Presentation on theme: "Chapter 4 Letter Knowledge Jennifer Balls. What? Letter Knowledge 1.Letters are components of written words 2.Letters represent sounds of words 3.There."— Presentation transcript:
Chapter 4 Letter Knowledge Jennifer Balls
What? Letter Knowledge 1.Letters are components of written words 2.Letters represent sounds of words 3.There are 26 upper and lowercase letters 4.Each letter shape corresponds to a letter name and sound.
What? Letter Names 1.All known letter systems are iconic (the names of the letters contain the sounds they represent). 2.Factors affecting learning –Visual form, shape, The more alike, the more likely they will confuse. –Phonological characteristics The number of phonemes that pairs of letters share in the same position. –Phonologically and Visually Similar More likely to confuse letters with similar names and well as shapes.
What? Handwriting 1.As students are taught the names, they should also be taught how to write those letters. 2.In the earliest grades, handwriting is linked to basic reading and spelling achievement. 3.Young students need detailed instruction on formation of letters. 4.All need plenty of practice!
Why? Knowing letter names provides a springboard for learning and remembering letter sound relationships. Allen, Neuhaus & Beckwith, Letter knowledge makes it easier for students to master the sound/spelling correspondences. 2.Letter knowledge helps to make sense of printed words 3.Letter naming leads to word-reading accuracy and fluency, and to reading comprehension. 4.Handwriting practice aids in letter recognition development 5.Fluent handwriting leads to better composition skills
When? When To Teach 1.By age three – learn to sing or recite at least part of the alphabet song 2.Early grades – formal instruction that will help them name, recognize, and write letters. - No consensus on sequence for teaching letters - Some letter sounds need more time to be taught and learned.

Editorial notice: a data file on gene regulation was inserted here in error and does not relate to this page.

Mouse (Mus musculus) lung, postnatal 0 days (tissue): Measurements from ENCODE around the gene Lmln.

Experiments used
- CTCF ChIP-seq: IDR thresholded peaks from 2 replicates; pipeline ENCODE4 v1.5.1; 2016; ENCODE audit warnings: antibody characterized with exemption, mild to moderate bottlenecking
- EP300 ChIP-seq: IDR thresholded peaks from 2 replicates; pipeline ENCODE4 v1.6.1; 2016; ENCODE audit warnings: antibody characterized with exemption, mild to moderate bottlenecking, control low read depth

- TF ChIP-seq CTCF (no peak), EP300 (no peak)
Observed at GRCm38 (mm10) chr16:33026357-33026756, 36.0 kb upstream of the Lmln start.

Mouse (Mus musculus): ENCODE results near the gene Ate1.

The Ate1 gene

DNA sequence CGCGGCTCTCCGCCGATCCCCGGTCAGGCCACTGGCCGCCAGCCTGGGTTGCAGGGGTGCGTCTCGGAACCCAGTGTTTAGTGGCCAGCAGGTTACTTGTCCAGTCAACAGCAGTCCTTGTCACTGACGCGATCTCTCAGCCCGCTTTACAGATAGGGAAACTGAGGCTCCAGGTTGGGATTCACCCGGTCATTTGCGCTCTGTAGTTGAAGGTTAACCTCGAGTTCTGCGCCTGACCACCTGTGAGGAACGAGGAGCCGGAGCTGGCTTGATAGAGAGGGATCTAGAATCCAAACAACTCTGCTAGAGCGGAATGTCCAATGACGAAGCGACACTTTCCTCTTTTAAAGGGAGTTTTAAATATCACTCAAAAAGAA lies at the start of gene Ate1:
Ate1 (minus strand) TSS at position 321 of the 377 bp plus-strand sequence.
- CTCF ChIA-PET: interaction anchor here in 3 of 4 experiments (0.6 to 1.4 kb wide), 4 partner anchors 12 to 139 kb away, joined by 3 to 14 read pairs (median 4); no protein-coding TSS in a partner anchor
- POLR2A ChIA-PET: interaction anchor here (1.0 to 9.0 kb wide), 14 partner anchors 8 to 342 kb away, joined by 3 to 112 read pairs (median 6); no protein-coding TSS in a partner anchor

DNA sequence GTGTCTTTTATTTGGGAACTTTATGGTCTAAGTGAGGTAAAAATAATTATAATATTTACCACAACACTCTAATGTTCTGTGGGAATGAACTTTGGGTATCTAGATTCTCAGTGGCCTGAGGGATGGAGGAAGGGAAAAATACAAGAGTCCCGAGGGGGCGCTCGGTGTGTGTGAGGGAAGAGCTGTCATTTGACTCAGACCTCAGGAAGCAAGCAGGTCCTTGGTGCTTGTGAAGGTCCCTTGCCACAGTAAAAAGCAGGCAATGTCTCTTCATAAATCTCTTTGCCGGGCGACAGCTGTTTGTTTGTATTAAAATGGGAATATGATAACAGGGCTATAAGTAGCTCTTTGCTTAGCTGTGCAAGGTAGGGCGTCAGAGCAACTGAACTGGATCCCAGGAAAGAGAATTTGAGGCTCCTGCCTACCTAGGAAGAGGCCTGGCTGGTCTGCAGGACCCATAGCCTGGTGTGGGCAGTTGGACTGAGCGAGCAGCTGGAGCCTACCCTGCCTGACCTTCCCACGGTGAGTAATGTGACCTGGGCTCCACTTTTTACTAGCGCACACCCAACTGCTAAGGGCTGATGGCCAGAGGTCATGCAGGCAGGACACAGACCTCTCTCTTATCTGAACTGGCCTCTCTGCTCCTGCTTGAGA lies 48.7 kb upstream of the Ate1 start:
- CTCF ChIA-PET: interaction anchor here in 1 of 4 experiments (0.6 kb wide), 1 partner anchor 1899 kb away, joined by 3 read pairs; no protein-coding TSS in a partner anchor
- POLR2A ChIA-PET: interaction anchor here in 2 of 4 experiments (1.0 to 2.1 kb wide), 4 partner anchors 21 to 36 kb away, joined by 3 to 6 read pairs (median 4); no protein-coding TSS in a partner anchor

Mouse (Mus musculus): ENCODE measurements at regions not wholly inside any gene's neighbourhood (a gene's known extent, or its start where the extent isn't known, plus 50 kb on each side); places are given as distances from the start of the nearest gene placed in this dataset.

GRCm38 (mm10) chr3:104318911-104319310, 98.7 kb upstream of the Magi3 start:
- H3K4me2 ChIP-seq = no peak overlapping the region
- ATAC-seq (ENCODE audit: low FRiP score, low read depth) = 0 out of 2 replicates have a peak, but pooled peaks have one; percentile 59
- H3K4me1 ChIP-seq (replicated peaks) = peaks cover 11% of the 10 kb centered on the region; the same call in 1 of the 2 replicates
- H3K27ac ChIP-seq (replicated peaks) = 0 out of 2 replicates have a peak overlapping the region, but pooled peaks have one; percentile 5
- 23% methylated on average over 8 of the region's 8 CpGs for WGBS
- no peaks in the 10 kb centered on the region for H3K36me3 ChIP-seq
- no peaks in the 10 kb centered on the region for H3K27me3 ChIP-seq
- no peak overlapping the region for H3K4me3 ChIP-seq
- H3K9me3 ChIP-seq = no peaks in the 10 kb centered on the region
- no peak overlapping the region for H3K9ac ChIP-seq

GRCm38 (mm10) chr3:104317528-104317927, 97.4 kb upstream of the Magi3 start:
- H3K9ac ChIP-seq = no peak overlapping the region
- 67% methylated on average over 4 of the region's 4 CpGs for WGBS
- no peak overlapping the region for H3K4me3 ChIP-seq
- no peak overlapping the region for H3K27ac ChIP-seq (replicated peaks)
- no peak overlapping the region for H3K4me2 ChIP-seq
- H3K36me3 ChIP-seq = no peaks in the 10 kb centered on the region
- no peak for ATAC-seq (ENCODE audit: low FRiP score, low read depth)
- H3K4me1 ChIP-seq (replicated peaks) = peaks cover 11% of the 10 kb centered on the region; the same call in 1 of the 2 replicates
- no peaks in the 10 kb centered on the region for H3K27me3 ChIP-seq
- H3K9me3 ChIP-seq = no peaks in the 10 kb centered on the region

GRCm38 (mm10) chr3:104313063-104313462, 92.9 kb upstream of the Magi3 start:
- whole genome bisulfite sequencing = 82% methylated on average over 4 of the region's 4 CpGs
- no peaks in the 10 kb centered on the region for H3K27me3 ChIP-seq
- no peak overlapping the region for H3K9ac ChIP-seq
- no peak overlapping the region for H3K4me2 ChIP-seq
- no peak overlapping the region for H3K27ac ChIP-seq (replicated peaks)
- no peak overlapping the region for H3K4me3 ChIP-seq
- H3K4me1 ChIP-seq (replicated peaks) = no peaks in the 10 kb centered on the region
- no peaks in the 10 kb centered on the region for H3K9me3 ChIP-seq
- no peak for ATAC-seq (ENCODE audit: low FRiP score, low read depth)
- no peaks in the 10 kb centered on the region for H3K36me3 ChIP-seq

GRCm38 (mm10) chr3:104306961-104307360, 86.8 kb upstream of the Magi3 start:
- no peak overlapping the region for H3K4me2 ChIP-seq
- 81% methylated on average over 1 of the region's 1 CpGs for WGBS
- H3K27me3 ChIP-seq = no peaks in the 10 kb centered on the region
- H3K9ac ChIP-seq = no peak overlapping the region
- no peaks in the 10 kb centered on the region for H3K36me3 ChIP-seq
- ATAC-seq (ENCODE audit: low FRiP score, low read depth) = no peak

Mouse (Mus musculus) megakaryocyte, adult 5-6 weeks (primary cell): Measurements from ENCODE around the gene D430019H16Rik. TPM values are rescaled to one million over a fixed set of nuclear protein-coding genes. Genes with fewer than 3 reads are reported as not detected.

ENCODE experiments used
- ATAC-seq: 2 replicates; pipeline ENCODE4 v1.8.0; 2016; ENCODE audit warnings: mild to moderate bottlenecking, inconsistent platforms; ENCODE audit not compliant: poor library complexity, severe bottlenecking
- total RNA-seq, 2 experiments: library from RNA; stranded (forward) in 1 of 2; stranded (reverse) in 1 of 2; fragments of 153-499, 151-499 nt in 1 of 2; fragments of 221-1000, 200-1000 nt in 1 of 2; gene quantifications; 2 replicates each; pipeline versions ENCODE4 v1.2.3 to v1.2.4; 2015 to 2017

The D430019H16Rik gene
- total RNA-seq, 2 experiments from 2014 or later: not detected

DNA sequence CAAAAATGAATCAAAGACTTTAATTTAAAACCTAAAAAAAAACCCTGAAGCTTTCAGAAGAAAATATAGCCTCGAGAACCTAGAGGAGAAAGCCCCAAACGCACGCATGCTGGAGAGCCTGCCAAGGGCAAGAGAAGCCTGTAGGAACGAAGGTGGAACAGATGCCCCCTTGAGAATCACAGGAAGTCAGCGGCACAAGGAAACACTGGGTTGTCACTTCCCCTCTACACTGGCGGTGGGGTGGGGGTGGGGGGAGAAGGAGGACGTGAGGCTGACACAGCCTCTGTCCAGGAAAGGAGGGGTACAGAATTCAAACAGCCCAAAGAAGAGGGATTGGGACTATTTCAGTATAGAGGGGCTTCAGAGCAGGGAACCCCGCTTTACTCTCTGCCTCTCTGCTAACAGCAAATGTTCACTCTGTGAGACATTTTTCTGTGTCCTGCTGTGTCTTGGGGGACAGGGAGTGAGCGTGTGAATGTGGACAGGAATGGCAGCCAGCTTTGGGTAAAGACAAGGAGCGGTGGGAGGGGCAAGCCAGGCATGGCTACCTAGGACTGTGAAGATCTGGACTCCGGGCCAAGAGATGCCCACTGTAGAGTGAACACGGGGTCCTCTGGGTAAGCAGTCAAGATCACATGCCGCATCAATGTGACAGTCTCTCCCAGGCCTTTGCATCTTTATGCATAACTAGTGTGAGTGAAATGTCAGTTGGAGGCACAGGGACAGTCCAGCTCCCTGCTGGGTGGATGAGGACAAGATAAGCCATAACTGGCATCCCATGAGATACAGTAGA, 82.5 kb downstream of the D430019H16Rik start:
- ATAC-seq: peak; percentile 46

When? WHEN TO ASSESS AND INTERVENE 1. Letter Naming Fluency – Should include the speed and accuracy with which student identify letters. - Kindergarten (fall, winter, spring) - 1st grade (fall) 2. Handwriting Skills – assessment should include observations of: - Execution – includes correct and consistent pencil hold, posture, and letter formation. - Legibility – involves the readability of letters as well as spacing within the words. - Speed of Writing – contributes to students ability to complete tasks efficiently.
How? LETTER NAMES AND SOUNDS (UPPERCASE AND LOWERCASE) 1.In Kindergarten, it is generally recommended that uppercase letters be taught before lowercase letters. 2.Teach letter formation using a continuous stroke. 3.Group together letters that begin in the same place and us the same type of stroke. 4.Teach proper handwriting posture, paper position, and pencil grip. 5.Trace and copy letter forms with finger and pencil. Repeat multiple times. 6.Teach letter name and sound together.
How? STRATEGIES AND ACTIVITIES 1.Sing the Alphabet song 2.Teach/Model - finger trace the letters from top to bottom and then back up 3.Alphabet Center - Blocks, books, letter cards, stencils, stamps 4.Letter path - walk the alphabet with cards on the floor 5.Guess what Game - Identify letters by feeling their shapes
How? STRATEGIES AND ACTIVITIES Cont 6.Skywrite - Use finger or pencil to write letters in the air. 7.Read an Alphabet Big Book - Read aloud first, then go back and point to target letters. 8.Letters in Your Name - Match letters to those in his/her own name. 9.Alphabet Concentration - Match uppercase letter to lowercase letter. 10.Guided Practice -Student copies what teacher does, then repeats on own.
Conclusion Letter names supply convenient verbal labels that uniquely identify each letter and that are important if a child is to understand the language of literacy. - Share, 2004 A childs ability to identify the letters of the alphabet by name is one of the best predictors of how readily he or she will learn to read. - Treiman, Kessler & Pollo, 2006